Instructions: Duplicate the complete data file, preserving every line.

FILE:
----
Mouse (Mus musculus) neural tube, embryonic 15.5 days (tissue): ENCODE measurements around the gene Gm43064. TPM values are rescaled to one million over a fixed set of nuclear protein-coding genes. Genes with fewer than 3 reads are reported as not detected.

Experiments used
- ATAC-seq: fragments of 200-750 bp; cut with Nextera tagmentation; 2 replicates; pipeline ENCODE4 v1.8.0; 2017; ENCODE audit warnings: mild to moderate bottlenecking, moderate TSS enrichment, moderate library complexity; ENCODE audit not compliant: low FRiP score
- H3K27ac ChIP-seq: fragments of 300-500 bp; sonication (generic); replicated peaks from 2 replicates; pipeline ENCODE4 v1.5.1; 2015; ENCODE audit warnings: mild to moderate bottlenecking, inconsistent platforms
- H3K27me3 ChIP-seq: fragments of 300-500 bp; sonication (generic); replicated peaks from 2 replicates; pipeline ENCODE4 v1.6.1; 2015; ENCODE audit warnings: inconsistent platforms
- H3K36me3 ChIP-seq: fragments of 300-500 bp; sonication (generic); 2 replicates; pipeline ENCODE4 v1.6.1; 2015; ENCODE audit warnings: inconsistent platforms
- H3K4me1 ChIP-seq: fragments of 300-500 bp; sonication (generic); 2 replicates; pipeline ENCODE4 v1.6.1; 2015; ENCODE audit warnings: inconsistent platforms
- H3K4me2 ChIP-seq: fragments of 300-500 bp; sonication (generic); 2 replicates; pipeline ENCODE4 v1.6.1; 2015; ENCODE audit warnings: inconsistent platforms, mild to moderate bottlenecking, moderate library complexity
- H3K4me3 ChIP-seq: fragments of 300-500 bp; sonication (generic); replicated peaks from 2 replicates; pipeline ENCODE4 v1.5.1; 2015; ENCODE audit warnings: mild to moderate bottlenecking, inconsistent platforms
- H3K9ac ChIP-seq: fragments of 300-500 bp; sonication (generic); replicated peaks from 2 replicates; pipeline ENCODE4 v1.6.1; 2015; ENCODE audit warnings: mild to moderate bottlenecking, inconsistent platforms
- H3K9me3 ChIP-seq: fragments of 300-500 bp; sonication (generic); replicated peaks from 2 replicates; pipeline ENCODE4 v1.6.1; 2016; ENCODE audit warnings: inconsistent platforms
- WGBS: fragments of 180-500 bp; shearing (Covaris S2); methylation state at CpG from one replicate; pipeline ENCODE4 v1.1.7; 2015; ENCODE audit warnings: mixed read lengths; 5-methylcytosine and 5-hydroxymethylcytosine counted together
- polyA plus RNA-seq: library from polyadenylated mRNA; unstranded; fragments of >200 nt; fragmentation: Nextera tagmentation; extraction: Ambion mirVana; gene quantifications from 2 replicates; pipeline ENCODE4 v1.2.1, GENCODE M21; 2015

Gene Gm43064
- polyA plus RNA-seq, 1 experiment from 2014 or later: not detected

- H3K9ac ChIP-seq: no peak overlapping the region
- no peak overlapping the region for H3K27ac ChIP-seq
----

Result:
Mouse (Mus musculus) neural tube, embryonic 15.5 days (tissue): ENCODE measurements around the gene Gm43064. TPM values are rescaled to one million over a fixed set of nuclear protein-coding genes. Genes with fewer than 3 reads are reported as not detected.

Experiments used
- ATAC-seq: fragments of 200-750 bp; cut with Nextera tagmentation; 2 replicates; pipeline ENCODE4 v1.8.0; 2017; ENCODE audit warnings: mild to moderate bottlenecking, moderate TSS enrichment, moderate library complexity; ENCODE audit not compliant: low FRiP score
- H3K27ac ChIP-seq: fragments of 300-500 bp; sonication (generic); replicated peaks from 2 replicates; pipeline ENCODE4 v1.5.1; 2015; ENCODE audit warnings: mild to moderate bottlenecking, inconsistent platforms
- H3K27me3 ChIP-seq: fragments of 300-500 bp; sonication (generic); replicated peaks from 2 replicates; pipeline ENCODE4 v1.6.1; 2015; ENCODE audit warnings: inconsistent platforms
- H3K36me3 ChIP-seq: fragments of 300-500 bp; sonication (generic); 2 replicates; pipeline ENCODE4 v1.6.1; 2015; ENCODE audit warnings: inconsistent platforms
- H3K4me1 ChIP-seq: fragments of 300-500 bp; sonication (generic); 2 replicates; pipeline ENCODE4 v1.6.1; 2015; ENCODE audit warnings: inconsistent platforms
- H3K4me2 ChIP-seq: fragments of 300-500 bp; sonication (generic); 2 replicates; pipeline ENCODE4 v1.6.1; 2015; ENCODE audit warnings: inconsistent platforms, mild to moderate bottlenecking, moderate library complexity
- H3K4me3 ChIP-seq: fragments of 300-500 bp; sonication (generic); replicated peaks from 2 replicates; pipeline ENCODE4 v1.5.1; 2015; ENCODE audit warnings: mild to moderate bottlenecking, inconsistent platforms
- H3K9ac ChIP-seq: fragments of 300-500 bp; sonication (generic); replicated peaks from 2 replicates; pipeline ENCODE4 v1.6.1; 2015; ENCODE audit warnings: mild to moderate bottlenecking, inconsistent platforms
- H3K9me3 ChIP-seq: fragments of 300-500 bp; sonication (generic); replicated peaks from 2 replicates; pipeline ENCODE4 v1.6.1; 2016; ENCODE audit warnings: inconsistent platforms
- WGBS: fragments of 180-500 bp; shearing (Covaris S2); methylation state at CpG from one replicate; pipeline ENCODE4 v1.1.7; 2015; ENCODE audit warnings: mixed read lengths; 5-methylcytosine and 5-hydroxymethylcytosine counted together
- polyA plus RNA-seq: library from polyadenylated mRNA; unstranded; fragments of >200 nt; fragmentation: Nextera tagmentation; extraction: Ambion mirVana; gene quantifications from 2 replicates; pipeline ENCODE4 v1.2.1, GENCODE M21; 2015

Gene Gm43064
- polyA plus RNA-seq, 1 experiment from 2014 or later: not detected

- H3K9ac ChIP-seq: no peak overlapping the region
- no peak overlapping the region for H3K27ac ChIP-seq